Based on my experience (and the experience of others) I can say first-hand that yes, minimalist footwear is suitable for backpacking (ultralight or not), and it can have great benefits if utilized correctly. The important principle to keep in mind - like many ultralight backpacking techniques - is that in order to employ this technique effectively, experience and skill are much more important than gear. You need to know your limits and understand the conditions in which you will be travelling. When using minimalist footwear, stability and shock absorption come from the natural strength and structures of the foot. The physical conditioning of your feet will determine whether or not you have a pleasant or painful experience. In order to achieve the greatest benefit (and prevent injury), the conditioning process must be taken slowly just like any other strength building activity. It's not a quick fix that you can try in a weekend and decide whether or not it works for you, it is something that you have to build on.

When selecting minimalist footwear, the following are my general guidelines. Footwear should enable us to operate in adverse environmental conditions and allow our feet to function as naturally as possible. Its design should be protective, not supportive or corrective. Whenever you put on a pair of shoes, ask yourself what environmental condition they are protecting you from. The goal should be to wear shoes that only provide the protection you need and nothing more. But let's be clear about environmental risks; support and cushioning are not environmental risks, cold and abrasion are. One thing to be aware of is the perceived risk. That is to say some of the risk may just be in your head in the form of irrational fear - the same fear that leads people to purchase over-built gear. Learn how to separate the irrational fear from the actual risks when determining the level of protection you need.

Minimalist Footwear

The minimalist footwear trend has started to catch on with running shoe manufacturers, and several brands will be introducing new models at OR this year. The bigger brands are a little more tentative in their degree of minimalism while some smaller brands are going all-out. Whether or not these new models will be adequate for backpacking remains to be seen, but there appears to be a lot of potential.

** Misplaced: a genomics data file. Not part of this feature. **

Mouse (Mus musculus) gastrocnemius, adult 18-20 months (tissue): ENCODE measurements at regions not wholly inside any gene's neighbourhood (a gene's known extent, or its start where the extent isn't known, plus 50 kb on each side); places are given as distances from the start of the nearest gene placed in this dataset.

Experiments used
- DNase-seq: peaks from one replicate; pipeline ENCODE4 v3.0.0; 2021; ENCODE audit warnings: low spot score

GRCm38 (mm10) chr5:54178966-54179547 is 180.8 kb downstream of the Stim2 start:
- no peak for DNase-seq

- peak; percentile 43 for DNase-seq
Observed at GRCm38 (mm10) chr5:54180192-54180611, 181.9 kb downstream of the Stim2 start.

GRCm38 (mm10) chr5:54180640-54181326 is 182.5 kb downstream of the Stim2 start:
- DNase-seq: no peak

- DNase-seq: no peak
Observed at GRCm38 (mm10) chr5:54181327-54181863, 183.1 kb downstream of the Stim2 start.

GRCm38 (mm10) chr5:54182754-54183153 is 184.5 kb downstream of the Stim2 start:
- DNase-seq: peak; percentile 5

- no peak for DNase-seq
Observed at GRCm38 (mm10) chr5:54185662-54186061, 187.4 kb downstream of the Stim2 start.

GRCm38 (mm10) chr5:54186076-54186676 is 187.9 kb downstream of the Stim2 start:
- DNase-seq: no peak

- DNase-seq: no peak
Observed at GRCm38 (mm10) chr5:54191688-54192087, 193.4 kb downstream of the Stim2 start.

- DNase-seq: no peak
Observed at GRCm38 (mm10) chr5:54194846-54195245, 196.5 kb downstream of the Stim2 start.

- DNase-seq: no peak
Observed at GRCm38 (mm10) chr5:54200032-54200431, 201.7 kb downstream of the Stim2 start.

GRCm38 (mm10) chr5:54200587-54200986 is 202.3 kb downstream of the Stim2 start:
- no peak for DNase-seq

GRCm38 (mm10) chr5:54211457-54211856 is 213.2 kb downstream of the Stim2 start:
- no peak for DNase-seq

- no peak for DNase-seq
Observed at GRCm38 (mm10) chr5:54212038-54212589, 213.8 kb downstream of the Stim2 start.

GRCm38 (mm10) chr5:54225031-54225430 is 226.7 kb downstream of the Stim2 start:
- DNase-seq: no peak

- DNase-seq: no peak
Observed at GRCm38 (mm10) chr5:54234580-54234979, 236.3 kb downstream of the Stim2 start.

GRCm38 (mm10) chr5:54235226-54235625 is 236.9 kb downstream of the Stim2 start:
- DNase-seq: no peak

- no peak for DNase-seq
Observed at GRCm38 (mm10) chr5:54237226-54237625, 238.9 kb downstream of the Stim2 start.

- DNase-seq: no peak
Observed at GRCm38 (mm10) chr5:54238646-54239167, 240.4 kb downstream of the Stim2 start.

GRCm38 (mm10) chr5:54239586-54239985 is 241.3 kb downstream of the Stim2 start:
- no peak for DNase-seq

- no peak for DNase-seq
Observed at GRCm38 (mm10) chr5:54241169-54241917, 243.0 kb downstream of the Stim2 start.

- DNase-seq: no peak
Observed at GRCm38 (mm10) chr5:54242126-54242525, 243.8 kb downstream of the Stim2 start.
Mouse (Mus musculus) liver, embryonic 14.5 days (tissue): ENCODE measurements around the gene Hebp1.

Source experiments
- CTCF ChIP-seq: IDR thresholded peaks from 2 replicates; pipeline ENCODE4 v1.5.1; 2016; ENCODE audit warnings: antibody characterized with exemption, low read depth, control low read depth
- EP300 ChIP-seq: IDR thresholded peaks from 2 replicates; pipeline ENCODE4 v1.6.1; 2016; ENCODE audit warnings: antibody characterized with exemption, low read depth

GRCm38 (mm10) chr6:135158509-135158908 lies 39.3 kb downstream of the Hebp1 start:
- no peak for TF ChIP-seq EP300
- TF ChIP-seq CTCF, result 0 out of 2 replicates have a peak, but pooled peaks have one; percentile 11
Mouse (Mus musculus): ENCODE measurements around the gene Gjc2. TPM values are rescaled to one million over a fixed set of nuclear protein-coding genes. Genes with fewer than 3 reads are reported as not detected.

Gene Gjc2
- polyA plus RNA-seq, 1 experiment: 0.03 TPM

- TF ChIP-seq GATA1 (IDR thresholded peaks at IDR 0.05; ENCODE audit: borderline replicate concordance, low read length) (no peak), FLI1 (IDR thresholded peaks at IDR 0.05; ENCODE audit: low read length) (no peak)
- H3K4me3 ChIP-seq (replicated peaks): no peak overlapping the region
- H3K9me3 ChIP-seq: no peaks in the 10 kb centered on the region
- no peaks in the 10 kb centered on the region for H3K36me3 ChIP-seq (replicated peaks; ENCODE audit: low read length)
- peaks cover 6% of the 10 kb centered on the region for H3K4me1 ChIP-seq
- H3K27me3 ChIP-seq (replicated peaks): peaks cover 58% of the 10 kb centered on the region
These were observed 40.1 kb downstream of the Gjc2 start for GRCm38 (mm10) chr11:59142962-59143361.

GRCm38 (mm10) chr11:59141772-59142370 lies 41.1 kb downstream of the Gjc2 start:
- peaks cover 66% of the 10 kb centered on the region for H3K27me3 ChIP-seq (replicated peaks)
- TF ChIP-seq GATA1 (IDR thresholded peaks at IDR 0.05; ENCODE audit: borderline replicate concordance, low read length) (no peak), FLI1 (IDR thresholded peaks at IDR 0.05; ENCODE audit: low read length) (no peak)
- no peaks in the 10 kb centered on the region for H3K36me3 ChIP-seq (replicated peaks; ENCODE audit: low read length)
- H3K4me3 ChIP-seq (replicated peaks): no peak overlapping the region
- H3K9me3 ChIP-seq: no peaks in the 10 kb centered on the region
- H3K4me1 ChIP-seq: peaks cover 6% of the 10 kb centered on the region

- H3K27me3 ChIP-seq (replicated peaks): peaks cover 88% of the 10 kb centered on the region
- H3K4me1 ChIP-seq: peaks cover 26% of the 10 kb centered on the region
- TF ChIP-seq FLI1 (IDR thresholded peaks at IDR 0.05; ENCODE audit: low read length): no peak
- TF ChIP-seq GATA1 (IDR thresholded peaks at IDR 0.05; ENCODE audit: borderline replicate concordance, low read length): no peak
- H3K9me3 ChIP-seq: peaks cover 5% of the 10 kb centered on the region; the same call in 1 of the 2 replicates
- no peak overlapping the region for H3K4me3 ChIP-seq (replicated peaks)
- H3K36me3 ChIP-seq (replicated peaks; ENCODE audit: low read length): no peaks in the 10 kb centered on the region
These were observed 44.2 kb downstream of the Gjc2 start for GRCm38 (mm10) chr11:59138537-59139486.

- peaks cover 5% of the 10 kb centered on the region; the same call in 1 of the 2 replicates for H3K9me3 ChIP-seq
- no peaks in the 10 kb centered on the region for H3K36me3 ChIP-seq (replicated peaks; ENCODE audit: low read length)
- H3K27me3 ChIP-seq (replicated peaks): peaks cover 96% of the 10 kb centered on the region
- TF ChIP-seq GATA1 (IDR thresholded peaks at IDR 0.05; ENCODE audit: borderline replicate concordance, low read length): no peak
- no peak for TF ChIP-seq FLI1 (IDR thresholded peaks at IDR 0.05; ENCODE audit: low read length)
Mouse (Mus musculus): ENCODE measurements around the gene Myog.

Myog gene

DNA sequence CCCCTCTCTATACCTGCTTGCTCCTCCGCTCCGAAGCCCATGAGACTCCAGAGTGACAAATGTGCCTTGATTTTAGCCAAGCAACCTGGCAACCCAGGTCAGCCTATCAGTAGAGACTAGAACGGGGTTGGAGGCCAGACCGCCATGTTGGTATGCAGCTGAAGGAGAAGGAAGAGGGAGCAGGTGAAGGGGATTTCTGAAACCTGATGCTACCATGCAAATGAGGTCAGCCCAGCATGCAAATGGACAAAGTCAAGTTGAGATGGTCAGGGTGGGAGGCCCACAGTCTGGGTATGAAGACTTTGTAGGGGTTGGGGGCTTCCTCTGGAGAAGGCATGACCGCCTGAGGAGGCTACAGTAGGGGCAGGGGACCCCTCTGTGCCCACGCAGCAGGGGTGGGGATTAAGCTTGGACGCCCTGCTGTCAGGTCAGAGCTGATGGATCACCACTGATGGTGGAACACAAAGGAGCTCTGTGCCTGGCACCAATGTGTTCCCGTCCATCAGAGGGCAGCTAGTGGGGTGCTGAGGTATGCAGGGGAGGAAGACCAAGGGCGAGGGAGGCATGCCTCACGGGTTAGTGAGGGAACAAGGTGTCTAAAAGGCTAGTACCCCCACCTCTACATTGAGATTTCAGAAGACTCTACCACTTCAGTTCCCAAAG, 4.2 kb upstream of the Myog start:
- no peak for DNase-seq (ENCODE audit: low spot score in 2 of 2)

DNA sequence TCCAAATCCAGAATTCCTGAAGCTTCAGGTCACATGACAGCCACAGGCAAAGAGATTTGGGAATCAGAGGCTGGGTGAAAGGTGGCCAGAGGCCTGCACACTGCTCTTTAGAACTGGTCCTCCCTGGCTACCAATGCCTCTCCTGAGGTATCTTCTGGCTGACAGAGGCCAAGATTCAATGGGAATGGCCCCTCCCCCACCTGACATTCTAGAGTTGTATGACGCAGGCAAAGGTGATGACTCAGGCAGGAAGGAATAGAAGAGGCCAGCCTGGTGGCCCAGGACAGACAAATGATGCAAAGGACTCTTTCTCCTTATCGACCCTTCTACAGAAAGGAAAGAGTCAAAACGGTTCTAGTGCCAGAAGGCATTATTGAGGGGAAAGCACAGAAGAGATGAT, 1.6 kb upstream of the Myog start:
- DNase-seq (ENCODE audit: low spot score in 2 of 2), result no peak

Minimalist Footwear - Is It Ready for Backpackers? - 2
New Balance has just announced their new Minimus line. Designed with the help of Anton Krupicka (an ultramarathon trail runner who does a lot of his training barefoot), the off-road version of the Minimus looks to be one of the more conservatively designed minimalist shoes coming to market. With more structure, cushioning and heel raise than other brands/models, the shoe is positioned as a tool for helping runners to transition to more minimalist footwear. Because it is purpose-built for the trail and has a Vibram sole, it looks like it might be a good option for ultralight backpackers who want to work on building foot strength without jumping in too quickly.

Minimalist Footwear - Is It Ready for Backpackers? - 3
Merrell and Vibram have teamed-up to create the Merrell Barefoot Collection. The press release states that "...we saw the clear need to bring barefoot outdoors, beyond running and fitness" and "...to introduce the ideal barefoot designs for all outdoor activities." I find this point of view refreshing in a market that largely appears to be focused on runners. Slightly concerning is a sentence which reads, "An internal support construction secures the mid-foot for optimal fit and responsiveness". The words "support" and "secures" can be red flags for people wanting a minimalist shoe. Looking at the pictures, the shapes of the soles look like they may be narrow through the middle, but pictures can be deceiving. It will be interesting to see how these designs perform when they are released in February of 2011.